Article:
Skip to content

Josh Johnson blames “tall man’s syndrome” for arm injuries

Sep 6, 2011, 11:19 AM EDT

Josh Johnson AP

After months of false starts and setbacks Josh Johnson was finally shut down for the season a few days ago, meaning he ended up missing the final 120 games of the year with a shoulder injury that is still described as merely “inflammation.”

Johnson has a long history of arm problems, limiting one of the most dominant starters in baseball to an average of just 119 innings per season since his brilliant debut in 2006.

And yesterday the 27-year-old Marlins ace told Clark Spencer of the Miami Herald that “tall man’s syndrome” may be to blame for all the injuries:

It’s a matter of posture and a bunch of stuff that just kind of led up to it. Years and years of being tall, you’re always slouching down and bending over. You’re shoulder’s not in a good place. You start leaning over when you’re throwing. It snowballs.

Johnson apparently got that theory from a therapist and Spencer reports that the 6-foot-7 right-hander is “now paying close attention to his posture, standing straighter to relieve pressure on his scapula and wearing a customized shirt that helps keep his shoulders back.”

My initial reaction is to note that plenty of short pitchers have similarly lengthy injury histories and plenty of tall pitchers are injury free, but at this point Johnson and the Marlins are probably pretty open to ideas about how to keep him off the disabled list.

  1. Old Gator - Sep 6, 2011 at 11:31 AM

    Oh, brother – I can’t wait to hear what Randy Johnson has to say to this particular bit of faux-medical sophistry. Well, let’s see – in the noir film classics starring Alan Ladd and Veronica Lake, both of whom were so short that they had to wear elevator shoes and work on sets all of whose tables and chairs had had their legs sawn down to make the stars look taller. Perhaps what the Feesh need to do is to lower the mound by a foot or so, move it back from the plate by eighteen inches, and expand the outfield fences by a few yards to make Josh look smaller by comparison.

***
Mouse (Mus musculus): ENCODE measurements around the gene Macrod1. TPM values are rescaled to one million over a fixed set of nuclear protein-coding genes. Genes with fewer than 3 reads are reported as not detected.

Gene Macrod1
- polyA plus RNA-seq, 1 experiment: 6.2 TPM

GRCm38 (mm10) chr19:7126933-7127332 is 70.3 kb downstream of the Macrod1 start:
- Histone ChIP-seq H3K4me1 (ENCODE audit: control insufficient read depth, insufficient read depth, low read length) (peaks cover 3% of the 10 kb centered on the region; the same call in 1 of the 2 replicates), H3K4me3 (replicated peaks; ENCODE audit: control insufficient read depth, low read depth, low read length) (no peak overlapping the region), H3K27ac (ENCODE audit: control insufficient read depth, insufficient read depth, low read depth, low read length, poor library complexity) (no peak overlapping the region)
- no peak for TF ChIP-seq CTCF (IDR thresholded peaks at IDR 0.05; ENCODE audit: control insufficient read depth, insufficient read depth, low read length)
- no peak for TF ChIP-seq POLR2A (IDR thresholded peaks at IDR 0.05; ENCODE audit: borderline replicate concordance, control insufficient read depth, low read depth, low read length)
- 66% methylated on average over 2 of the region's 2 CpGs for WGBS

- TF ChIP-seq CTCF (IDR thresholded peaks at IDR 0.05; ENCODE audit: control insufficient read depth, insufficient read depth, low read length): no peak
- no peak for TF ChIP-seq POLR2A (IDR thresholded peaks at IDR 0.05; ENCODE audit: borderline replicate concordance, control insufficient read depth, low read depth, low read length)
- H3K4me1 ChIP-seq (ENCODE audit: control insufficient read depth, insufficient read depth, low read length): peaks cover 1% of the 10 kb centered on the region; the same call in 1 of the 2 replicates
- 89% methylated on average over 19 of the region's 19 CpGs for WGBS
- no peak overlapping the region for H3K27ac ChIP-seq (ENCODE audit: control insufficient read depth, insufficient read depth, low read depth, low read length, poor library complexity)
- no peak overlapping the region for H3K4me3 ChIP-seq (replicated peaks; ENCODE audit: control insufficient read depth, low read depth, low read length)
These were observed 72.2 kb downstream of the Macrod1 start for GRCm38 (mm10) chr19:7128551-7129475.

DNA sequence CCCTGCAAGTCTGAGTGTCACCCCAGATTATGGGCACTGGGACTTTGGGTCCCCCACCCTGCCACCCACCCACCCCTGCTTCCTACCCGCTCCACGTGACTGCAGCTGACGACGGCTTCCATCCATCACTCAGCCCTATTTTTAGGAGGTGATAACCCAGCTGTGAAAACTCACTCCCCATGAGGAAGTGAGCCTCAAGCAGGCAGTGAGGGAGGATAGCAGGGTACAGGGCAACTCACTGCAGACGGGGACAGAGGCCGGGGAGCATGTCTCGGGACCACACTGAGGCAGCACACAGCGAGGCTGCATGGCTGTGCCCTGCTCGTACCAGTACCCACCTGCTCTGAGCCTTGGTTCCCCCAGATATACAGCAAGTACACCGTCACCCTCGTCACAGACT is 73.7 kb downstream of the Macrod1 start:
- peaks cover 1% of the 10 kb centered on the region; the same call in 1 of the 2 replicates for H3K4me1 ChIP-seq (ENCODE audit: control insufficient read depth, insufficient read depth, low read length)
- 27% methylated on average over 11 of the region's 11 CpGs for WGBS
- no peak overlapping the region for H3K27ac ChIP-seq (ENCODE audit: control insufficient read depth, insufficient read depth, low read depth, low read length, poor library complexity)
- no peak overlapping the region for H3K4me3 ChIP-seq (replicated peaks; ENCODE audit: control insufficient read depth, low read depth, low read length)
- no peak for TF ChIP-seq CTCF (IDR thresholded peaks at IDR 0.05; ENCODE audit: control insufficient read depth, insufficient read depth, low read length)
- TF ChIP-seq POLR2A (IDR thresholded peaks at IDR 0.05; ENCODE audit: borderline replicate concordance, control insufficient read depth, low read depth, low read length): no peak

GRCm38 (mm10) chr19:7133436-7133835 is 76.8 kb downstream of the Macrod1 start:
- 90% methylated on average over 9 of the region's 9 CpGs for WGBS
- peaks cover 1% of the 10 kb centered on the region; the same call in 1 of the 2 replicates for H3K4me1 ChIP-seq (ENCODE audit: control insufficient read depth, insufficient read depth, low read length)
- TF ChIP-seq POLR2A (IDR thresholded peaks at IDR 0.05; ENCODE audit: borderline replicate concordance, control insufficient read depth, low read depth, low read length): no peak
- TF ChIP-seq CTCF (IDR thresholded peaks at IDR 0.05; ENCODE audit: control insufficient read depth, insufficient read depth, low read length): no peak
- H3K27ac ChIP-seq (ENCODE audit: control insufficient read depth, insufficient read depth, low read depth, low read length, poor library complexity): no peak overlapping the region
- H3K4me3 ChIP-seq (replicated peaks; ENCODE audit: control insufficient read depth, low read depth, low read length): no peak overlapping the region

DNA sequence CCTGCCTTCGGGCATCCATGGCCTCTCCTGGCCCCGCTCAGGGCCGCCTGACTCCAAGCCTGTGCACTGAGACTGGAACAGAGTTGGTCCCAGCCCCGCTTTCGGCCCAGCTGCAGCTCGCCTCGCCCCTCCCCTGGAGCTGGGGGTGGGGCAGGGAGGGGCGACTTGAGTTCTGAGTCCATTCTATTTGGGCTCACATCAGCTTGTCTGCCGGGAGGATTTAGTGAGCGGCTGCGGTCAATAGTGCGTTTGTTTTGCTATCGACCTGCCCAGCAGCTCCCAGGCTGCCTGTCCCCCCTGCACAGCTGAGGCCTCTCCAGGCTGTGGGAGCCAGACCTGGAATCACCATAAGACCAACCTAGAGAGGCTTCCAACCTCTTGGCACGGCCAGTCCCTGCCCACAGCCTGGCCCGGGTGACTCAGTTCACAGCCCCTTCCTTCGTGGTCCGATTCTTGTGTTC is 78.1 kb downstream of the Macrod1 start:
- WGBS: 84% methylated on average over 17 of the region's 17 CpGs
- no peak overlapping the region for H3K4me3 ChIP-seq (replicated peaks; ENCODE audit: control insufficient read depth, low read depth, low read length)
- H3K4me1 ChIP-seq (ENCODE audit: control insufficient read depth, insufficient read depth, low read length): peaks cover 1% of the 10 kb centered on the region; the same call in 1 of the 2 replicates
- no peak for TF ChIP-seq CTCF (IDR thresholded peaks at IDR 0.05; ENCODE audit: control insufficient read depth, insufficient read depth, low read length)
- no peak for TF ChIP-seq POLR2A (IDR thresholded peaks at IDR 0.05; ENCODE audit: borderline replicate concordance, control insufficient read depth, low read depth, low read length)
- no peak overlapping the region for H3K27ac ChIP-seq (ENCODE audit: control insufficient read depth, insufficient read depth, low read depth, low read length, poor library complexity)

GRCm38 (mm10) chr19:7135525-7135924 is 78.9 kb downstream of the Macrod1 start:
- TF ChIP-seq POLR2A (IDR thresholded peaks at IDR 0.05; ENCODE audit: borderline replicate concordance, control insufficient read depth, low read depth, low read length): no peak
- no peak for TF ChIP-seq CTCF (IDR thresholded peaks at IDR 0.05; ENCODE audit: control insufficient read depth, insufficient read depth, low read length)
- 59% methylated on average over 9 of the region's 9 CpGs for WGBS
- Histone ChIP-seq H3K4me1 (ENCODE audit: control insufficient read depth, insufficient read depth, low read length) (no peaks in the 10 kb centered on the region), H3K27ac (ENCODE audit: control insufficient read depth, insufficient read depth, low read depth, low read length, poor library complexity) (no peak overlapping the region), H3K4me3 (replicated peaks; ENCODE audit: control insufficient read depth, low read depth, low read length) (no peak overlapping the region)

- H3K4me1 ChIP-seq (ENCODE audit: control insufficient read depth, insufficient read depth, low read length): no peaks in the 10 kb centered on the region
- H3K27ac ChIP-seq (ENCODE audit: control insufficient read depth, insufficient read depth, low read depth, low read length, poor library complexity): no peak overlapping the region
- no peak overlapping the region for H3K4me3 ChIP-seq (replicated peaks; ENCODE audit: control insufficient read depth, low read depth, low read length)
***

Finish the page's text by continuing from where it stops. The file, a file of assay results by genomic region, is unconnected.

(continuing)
Or maybe he could just work with a pitching coach who knows what the hell he’s doing and correct the flaws in his motion whereby he keeps crippling himself.

    Otherwise, I guess what I’m curious about is whether “tall man syndrome” means the dreaded “no structural damage” or not.

  2. halladaysbiceps - Sep 6, 2011 at 11:33 AM

    Roy Halladay is 6-foot-6. He doesn’t seem to have tall man’s syndrome.

    • President Miraflores - Sep 6, 2011 at 8:31 PM

      Right, Doc’s has been the poster boy of durability during his career.

      • President Miraflores - Sep 6, 2011 at 8:31 PM

        Make that “Doc’s been” or “Doc has been,” whichever you prefer.

  3. vintage1496 - Sep 6, 2011 at 11:49 AM

    Christ Almighty, stop commenting about the Phillies on non-Phillie posts. You’re even more of a troll than… well I actually enjoy Craig’s trolling, but still, more of a troll than him.

    • thefalcon123 - Sep 6, 2011 at 12:22 PM

      You sound as bitter as Scott Rolen was toward Phillies management!

  4. philsgamer - Sep 6, 2011 at 12:59 PM

    Don’t bring Christ into a non-Christ related post!

  5. SOBEIT - Sep 6, 2011 at 1:09 PM

    Sounds like they are getting desperate to identify the cause of all his injuries. To me, this is just guess-work by the physician and team. Sometimes, you just have to blame bad genes. He had the skills to get to the bigs, just not the physical attributes to compete year after year and stay healthy. I don’t think there is a test for that, just like not being able to forecast who will be a healthy and productive player in their late 30s to early 40s…some people are just built stronger to handle the daily and yearly physical challenges of sports in general.

Leave Comment

You must be logged in to leave a comment. Not a member? Register now!

Top 10 MLB Player Searches
  1. D. Wright (2476)
  2. D. Span (2317)
  3. G. Stanton (2249)
  4. Y. Puig (2215)
  5. J. Fernandez (2166)
  1. G. Springer (1983)
  2. B. Crawford (1964)
  3. M. Sano (1797)
  4. M. Teixeira (1793)
  5. J. Hamilton (1715)